Windows 8 will have two versions of Internet Explorer 10: a conventional browser that lives on the legacy desktop, and a new Metro-style, touch-friendly browser that lives in the Metro world. The second of these, the Metro browser, will not support any plugins. Whether Flash, Silverlight, or some custom business app, sites that need plugins will only be accessible in the non-touch, desktop-based browser.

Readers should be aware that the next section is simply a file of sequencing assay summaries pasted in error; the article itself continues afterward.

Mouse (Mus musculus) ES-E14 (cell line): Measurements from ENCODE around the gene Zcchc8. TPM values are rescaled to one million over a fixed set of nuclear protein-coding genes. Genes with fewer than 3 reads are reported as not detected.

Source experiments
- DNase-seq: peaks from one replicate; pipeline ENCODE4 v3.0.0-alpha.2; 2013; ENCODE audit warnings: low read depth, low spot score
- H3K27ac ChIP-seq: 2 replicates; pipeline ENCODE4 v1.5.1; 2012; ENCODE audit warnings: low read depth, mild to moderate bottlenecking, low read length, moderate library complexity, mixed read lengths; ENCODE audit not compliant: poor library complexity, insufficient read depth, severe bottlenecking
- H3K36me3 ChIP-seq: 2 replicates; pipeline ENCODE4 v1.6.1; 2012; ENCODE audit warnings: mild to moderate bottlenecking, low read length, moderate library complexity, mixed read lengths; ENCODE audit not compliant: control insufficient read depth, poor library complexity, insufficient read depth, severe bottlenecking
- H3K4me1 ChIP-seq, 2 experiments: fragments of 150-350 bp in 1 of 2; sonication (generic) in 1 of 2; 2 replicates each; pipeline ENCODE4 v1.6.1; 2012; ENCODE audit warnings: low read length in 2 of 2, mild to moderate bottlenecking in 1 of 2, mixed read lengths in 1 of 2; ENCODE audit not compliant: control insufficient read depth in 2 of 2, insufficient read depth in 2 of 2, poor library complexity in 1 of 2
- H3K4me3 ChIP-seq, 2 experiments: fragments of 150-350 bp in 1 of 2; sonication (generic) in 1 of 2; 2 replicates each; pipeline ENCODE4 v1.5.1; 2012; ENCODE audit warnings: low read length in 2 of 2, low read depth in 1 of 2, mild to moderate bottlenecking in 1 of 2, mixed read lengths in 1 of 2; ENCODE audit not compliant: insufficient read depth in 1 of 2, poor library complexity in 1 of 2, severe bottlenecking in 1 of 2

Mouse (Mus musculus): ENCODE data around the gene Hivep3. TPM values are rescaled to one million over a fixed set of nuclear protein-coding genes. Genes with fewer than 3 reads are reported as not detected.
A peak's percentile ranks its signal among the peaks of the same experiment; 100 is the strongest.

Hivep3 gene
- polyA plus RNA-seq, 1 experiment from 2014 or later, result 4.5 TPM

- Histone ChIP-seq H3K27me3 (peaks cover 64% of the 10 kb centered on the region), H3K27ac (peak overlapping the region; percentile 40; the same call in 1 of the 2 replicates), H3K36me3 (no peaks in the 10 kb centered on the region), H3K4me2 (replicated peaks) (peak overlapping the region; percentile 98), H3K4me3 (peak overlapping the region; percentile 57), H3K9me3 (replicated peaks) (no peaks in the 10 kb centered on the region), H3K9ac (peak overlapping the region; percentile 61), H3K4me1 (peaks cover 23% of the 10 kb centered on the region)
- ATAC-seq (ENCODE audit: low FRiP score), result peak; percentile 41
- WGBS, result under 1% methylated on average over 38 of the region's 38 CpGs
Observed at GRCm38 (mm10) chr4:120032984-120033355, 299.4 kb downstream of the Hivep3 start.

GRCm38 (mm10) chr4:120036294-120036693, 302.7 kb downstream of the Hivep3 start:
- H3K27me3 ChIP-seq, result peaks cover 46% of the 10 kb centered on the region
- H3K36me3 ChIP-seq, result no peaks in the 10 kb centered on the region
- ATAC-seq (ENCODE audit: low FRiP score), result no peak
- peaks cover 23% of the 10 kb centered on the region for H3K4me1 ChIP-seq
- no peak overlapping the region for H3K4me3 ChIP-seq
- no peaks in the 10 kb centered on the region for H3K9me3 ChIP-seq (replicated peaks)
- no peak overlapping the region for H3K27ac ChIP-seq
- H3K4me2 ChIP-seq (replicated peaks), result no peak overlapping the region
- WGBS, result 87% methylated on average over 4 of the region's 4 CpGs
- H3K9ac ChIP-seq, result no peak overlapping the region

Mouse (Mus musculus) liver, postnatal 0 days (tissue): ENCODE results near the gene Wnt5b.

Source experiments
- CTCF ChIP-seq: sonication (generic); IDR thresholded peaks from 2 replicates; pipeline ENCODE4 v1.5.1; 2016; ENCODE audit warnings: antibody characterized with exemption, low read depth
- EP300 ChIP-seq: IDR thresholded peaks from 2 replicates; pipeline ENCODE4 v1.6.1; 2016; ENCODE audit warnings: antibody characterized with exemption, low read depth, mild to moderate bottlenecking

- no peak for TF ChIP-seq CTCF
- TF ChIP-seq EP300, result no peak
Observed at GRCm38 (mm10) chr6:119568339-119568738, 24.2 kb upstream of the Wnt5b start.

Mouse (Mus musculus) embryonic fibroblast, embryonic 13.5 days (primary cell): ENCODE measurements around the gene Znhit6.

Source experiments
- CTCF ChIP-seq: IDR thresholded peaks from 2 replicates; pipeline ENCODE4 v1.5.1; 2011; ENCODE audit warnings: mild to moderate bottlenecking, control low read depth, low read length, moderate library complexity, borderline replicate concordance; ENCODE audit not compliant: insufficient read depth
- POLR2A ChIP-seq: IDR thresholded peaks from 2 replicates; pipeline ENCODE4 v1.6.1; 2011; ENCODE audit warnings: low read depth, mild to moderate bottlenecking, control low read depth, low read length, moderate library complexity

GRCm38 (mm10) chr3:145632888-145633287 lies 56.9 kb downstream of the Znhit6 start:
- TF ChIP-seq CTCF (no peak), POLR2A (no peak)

Should one ever come across a page that needs a plugin, the Metro browser has a button to go to that page within the desktop browser. This yanks you out of the Metro experience and places you on the traditional desktop.
The rationale is a familiar one: plugin-based content shortens battery life, and comes with security, reliability, and privacy problems. Sites that currently depend on the capabilities provided by Flash or Silverlight should switch to HTML5.